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. Last Updated: 07/27/2016

In Defense of Economics

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It is often said that people from certain professions have a harder time than others at social gatherings. For example, if a policeman attends a high school reunion, he must listen the whole evening to stories about corruption in law enforcement agencies, while a doctor is subjected to detailed accounts of illnesses suffered by various relatives and friends of those present.

For the last year, economists have been experiencing the same thing. Even when the subject concerns something as innocuous as which economist won this year’s Nobel Prize in economics, the discussion is inevitably accompanied by some negative emotions. For some reason, the global economic crisis has even undermined people’s faith in economics as an academic discipline.

This doesn’t make sense logically. After all, if a patient does not recover from an illness, does that mean the chemistry and biology courses the doctor studied as a student were of no value? If we hear that a building somewhere has collapsed, does it mean the laws of physics have ceased to operate? No, we simply assume that the builders were negligent, that they pocketed part of the money intended for construction or that officials took bribes to overlook safety violations. And even if the properties of some building materials were described incorrectly in the textbook, a few minor corrections to the text would eliminate the problem. Nobody would suggest rewriting physics textbooks from scratch. The same is true of economic science: It provides a solid basis for analyzing crises, and nothing has happened to warrant changing basic economics textbooks in any way.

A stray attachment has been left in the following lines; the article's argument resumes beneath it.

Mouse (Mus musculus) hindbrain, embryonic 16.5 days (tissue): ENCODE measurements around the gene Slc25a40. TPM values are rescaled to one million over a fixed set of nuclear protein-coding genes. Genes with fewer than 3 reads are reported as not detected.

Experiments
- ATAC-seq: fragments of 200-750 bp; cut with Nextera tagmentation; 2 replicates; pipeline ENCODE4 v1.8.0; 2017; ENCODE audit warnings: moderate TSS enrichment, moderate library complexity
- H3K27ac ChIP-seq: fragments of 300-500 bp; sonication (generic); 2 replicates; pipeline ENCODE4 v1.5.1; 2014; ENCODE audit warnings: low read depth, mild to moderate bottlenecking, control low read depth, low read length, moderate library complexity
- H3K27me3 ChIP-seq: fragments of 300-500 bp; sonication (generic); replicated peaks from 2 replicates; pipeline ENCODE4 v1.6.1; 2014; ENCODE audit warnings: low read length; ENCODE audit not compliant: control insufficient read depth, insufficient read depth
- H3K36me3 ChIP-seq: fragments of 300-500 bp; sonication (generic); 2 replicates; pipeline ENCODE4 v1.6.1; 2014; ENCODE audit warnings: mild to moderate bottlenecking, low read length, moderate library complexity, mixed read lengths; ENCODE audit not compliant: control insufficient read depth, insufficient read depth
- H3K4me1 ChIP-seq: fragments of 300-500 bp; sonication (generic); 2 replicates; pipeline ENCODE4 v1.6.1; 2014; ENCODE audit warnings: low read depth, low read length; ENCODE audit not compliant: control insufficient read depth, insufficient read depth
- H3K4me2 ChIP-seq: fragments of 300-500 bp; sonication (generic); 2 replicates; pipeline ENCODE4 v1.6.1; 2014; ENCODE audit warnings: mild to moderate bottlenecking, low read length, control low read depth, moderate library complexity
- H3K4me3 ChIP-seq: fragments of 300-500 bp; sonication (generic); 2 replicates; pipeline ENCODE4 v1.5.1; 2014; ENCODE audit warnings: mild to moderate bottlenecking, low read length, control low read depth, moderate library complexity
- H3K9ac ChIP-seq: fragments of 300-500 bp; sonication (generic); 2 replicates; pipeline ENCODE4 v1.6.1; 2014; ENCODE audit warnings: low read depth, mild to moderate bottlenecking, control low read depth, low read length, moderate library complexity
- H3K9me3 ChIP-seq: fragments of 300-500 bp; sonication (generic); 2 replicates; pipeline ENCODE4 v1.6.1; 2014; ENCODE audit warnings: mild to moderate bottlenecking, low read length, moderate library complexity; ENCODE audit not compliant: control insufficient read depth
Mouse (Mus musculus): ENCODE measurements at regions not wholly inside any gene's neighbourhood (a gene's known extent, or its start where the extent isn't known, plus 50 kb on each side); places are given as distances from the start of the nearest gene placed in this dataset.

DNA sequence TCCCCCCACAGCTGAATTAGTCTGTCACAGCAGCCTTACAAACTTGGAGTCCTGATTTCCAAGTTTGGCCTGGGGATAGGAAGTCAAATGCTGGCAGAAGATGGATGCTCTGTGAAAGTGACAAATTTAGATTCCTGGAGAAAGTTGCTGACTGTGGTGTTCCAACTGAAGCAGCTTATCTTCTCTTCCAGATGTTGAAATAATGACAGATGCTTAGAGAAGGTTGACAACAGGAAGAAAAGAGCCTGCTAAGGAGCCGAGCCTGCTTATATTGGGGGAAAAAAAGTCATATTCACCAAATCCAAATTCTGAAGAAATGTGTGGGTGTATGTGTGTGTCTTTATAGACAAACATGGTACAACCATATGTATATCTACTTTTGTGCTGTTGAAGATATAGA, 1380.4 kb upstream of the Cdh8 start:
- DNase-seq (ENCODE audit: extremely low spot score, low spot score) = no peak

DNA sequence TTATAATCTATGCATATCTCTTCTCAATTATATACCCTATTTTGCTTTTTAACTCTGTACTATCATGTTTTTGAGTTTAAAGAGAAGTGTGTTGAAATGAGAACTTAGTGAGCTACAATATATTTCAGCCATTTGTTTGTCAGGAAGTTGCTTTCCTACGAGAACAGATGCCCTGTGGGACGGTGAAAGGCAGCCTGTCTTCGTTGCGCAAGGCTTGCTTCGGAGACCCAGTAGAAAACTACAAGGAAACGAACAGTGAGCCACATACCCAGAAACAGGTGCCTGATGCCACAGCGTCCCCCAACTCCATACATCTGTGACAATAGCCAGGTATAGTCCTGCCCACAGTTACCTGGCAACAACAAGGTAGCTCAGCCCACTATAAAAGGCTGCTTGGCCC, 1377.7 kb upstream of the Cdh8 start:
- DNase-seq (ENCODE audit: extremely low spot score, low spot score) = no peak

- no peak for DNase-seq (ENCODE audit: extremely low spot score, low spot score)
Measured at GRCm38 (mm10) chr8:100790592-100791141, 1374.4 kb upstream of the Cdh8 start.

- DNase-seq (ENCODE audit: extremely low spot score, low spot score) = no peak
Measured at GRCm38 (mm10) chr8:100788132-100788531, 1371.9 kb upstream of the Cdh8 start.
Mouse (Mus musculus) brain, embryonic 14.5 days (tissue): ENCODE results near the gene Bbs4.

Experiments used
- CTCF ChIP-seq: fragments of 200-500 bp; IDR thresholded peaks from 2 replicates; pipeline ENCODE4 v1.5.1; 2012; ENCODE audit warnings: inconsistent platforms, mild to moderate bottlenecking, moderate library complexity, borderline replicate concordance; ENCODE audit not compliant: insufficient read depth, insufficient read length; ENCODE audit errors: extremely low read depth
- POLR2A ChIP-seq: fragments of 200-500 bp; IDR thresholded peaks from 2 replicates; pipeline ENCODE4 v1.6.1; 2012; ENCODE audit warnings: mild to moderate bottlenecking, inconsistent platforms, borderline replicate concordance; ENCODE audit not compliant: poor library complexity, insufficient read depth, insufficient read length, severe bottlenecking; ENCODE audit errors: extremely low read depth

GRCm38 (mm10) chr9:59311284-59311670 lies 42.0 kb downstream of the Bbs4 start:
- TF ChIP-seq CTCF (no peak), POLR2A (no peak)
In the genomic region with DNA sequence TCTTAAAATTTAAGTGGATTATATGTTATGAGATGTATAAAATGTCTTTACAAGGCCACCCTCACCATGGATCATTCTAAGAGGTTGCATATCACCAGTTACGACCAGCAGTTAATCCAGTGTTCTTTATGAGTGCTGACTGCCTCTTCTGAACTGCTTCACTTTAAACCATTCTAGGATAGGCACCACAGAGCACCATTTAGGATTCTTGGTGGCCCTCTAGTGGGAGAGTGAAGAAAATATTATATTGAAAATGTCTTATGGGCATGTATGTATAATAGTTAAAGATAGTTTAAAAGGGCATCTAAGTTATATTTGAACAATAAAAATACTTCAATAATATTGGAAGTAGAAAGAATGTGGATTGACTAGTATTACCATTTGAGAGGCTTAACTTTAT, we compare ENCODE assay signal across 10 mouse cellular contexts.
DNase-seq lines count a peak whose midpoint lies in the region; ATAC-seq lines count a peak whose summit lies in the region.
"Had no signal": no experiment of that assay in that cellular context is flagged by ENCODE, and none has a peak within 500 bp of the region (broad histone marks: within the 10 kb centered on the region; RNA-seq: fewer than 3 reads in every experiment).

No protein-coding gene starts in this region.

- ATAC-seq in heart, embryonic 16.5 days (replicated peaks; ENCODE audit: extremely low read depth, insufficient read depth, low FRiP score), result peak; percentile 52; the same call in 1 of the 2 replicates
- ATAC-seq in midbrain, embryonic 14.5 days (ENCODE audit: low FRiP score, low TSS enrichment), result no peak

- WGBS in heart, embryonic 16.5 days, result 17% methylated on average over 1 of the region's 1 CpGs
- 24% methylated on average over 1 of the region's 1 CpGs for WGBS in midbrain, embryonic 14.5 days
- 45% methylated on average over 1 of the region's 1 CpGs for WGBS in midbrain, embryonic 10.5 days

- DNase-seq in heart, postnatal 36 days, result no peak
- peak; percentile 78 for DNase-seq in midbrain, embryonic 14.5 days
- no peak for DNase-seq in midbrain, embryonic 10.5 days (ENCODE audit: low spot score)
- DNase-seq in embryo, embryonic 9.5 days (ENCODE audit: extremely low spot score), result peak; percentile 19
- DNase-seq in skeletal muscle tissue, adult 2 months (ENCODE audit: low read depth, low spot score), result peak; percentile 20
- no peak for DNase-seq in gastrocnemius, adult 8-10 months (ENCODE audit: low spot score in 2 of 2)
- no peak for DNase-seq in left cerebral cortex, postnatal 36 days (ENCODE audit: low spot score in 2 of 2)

It is no coincidence that the sharp rise in skepticism toward economics as a science is largely confined to Russia. It is Russia’s misfortune that the economics discipline is in such a sorry state. Economic science in the West has evolved for the past 200 years. It has traveled down the same path of development that other sciences have taken, formulating logically consistent theories and hypotheses.

Economics is largely following the same path as physics once did. One hundred years ago, physicists also had difficulty defending the need for new theories to explain the physical universe. After all, such theories do little to help build bridges or internal combustion engines. And for 60 years in the Soviet Union, physicists risked their careers — if not their lives — for the right to work on quantum mechanics. By mid-century, Soviet economic thinking had sunk, literally, to the medieval level. If you don’t believe it, try reading “Economic Problems of Socialism in the U.S.S.R.” published in 1952 and bearing Soviet leader Josef Stalin’s signature. It is hard to believe that a country that in the early part of the 20th century gave economic science the basis for the theory of probability, the Slutsky identity in microeconomics, the idea of the input-output balance and the hypothesis of long cycles in economic development could produce such an illiterate and ignorantly written document signed by the most powerful leader of the country.

Economists are like physicians in that nobody pays any attention to them as long as the patient is healthy. But the unprecedented increase in prosperity in the decades following World War II was based largely on achievements made possible by progressive economic thinking. Anyone who would like to enjoy a higher standard of living in the future should reflect for a moment. Maybe the economics textbooks were not so bad after all. Maybe, the real problem is that people didn’t read them carefully enough.

Konstantin Sonin, a professor at the New Economic School/CEFIR, is a columnist for Vedomosti.